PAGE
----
Jan. 21 – (Gen. 22-23) I’m sure you recognize Abraham’s sacrifice of Isaac as a type and shadow of God sacrificing His Son. Let’s look a little farther in this connection. God guided Abraham to sacrifice his son on a certain mountain in the land of Moriah. According to 2 Chronicles 3:1, Solomon constructed the temple on Mount Moriah in Jerusalem. It is also concluded that this temple had the veil that was rent in two when God sacrificed His Son. Moriah means “chosen by God”. In Abraham’s day it was uninhabited. Abraham could not see Jerusalem, the temple and Calvary, but the Lord God saw them. Not only was Christ the Lamb slain from the foundation of the world (Rev. 13:8), and His people chosen from the foundation of the world (Eph. 1:4), but Calvary was designated as the place. Abraham obeyed what the Lord told Him to do and trusted God for the outcome. God formed us in the same manner and time for His glory and purpose. Whether we see what our obedience will bring now is not as important as to obey Him and fulfill His purpose. It may not be seen until we have that view from heaven! SELAH
Let’s ponder another similarity to Jesus’ death and resurrection. Verse 4 says “On the third day Abraham lifted up his eyes and saw the place from afar.” Of the many incidents in the Bible which took place on “third days,” there doesn’t seem to be one that does not illustrate resurrection truth. This is a clear example.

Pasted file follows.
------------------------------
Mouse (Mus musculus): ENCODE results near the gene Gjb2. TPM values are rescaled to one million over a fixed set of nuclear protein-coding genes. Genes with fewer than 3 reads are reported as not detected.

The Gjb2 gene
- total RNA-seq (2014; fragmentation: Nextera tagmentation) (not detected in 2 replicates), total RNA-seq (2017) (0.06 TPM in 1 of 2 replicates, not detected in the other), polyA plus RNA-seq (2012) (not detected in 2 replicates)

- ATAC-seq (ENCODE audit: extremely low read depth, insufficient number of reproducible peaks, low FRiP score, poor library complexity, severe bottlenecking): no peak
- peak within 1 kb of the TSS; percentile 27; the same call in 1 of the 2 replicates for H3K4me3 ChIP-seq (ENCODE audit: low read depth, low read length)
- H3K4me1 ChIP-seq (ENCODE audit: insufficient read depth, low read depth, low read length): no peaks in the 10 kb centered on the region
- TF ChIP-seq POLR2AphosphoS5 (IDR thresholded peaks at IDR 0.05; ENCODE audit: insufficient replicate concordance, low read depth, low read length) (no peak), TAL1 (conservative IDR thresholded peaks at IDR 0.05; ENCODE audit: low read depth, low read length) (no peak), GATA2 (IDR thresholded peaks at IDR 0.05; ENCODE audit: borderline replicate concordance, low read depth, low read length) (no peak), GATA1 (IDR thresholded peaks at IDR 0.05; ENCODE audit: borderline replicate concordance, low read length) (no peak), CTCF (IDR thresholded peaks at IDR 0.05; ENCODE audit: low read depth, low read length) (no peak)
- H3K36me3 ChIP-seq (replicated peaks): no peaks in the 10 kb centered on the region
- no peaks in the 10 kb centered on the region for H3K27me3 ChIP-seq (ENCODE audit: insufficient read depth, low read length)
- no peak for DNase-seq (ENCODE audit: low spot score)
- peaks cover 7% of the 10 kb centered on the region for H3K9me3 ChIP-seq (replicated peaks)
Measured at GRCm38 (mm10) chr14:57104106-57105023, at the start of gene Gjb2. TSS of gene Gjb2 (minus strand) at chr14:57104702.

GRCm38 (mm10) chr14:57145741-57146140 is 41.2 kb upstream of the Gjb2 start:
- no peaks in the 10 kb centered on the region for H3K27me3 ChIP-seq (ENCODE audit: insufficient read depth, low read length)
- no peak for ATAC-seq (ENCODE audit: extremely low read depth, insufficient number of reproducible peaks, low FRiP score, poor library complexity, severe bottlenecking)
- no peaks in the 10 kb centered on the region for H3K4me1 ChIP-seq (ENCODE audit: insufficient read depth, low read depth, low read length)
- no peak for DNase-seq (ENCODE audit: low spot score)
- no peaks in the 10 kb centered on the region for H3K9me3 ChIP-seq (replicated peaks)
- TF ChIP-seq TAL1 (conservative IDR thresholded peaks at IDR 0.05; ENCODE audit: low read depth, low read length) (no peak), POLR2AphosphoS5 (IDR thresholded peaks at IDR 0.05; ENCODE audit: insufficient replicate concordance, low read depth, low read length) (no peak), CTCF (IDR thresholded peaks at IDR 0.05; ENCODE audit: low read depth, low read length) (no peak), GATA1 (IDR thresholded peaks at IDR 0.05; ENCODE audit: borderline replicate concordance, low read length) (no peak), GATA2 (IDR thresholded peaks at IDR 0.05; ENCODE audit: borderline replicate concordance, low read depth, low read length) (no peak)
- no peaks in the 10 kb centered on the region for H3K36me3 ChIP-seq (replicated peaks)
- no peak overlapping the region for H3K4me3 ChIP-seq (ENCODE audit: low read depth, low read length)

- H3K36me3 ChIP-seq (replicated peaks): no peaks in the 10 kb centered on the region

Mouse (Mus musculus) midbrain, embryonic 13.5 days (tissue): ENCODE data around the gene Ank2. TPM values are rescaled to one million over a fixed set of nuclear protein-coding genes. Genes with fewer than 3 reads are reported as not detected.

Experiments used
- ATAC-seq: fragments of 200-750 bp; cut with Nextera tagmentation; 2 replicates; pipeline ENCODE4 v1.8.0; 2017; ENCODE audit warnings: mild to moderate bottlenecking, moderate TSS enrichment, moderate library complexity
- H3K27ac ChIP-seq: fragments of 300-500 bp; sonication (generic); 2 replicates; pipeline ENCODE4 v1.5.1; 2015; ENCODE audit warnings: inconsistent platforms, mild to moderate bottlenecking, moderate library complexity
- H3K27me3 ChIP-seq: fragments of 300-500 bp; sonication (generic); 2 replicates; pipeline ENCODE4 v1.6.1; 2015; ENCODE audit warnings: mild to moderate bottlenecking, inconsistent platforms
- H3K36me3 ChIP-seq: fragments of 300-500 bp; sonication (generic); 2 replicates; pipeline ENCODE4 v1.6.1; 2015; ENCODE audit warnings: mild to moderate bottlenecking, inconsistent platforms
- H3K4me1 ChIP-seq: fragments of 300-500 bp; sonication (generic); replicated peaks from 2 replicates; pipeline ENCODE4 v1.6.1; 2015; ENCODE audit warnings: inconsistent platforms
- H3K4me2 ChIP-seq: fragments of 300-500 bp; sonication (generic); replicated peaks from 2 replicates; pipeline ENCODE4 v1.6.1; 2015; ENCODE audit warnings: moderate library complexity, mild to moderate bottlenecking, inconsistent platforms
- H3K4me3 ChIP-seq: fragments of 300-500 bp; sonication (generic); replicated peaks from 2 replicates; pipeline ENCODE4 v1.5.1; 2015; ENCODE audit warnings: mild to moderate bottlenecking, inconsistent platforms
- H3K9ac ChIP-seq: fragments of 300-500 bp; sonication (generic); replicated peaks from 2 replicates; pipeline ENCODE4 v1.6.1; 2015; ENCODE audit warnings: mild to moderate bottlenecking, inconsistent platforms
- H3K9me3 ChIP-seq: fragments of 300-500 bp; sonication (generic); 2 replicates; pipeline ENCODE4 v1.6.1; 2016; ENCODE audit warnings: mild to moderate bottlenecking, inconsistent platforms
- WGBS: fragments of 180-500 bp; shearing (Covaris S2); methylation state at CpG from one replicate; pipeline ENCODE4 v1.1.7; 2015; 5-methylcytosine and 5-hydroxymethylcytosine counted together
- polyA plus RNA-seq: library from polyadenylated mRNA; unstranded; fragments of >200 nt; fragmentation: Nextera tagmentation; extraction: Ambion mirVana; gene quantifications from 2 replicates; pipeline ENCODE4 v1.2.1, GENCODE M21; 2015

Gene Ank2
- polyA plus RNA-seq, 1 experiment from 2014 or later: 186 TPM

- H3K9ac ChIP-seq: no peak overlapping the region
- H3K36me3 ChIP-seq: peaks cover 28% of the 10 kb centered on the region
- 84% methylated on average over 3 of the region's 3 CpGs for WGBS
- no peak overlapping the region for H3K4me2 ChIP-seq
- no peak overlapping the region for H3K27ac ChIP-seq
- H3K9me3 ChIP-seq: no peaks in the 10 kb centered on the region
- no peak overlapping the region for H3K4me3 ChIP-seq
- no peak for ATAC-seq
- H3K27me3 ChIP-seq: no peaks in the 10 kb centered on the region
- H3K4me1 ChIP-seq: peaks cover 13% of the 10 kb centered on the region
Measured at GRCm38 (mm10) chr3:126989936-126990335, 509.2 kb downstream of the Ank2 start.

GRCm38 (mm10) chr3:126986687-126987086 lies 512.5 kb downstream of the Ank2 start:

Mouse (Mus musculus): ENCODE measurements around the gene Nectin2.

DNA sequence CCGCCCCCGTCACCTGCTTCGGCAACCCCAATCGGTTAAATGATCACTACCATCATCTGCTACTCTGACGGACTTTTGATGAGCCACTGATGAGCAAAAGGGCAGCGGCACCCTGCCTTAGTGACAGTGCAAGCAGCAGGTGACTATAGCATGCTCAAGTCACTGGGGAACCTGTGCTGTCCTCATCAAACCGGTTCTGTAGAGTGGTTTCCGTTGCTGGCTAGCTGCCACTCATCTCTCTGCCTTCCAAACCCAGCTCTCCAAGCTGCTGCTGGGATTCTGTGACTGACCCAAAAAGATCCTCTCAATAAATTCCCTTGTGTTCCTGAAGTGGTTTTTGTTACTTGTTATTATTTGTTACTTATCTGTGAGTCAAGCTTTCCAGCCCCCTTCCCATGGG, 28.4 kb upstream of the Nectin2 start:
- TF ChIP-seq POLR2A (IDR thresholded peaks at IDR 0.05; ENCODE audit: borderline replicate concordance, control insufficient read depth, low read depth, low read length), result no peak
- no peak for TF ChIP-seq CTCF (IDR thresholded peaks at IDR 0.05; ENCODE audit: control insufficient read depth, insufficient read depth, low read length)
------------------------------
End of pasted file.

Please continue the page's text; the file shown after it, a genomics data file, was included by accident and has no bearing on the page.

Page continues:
Jan. 22 – (Gen. 24) In this chapter, Abraham sends one of his servants to his homeland in Mesopotamia to find a wife for Isaac. The journey was about 550 miles and would have taken the servant about 21 days. I found an amazing prayer journey in a book (“Genesis” by Donald Barnhouse) for each verse in this long chapter that really impacted me. I will give you a few examples, but would love to see you, add your own sentence prayer after each verse. V.1: “And Abraham was old, and well advanced in age.” Lord, give us a sense of our impermanence. “The Lord had blessed Abraham in all things.” Abraham induced Sarah to lie to kings and was on the point of seeing her dishonored and may have given the king credit for fathering Isaac. But God blessed Abraham in all things. What greater instance do we need, to show that all of God’s dealings are in grace, and totally unrelated to any worth in the man to whom the promises are made? It is all of grace. Grace blesses in all things. Lord, bless us in utter grace. V. 2: “His eldest servant…ruled over all.” This episode of wooing and marriage is a type of the choice of the church as the bride for the divine Bridegroom (John 3:29). In this pageant, this eldest servant, ruler over all, portrays the Holy Spirit, who goes in a far country to seek a bride for the son. Unfortunately, in our day, too much is attempted without relying on the power of the Holy Spirit. Too often He is the God whom the church does not know. Test your memory for a moment. Do you know the name of this old servant of Abraham? If you do not, your ignorance is typical of the ignorance of most Christians regarding the life and power of the Holy Spirit. The servant’s name is recorded in Genesis 15:2! Lord, may we know the Holy Spirit in His fullness. These are just a few examples. If you want to borrow the book, you can check it out of the church library!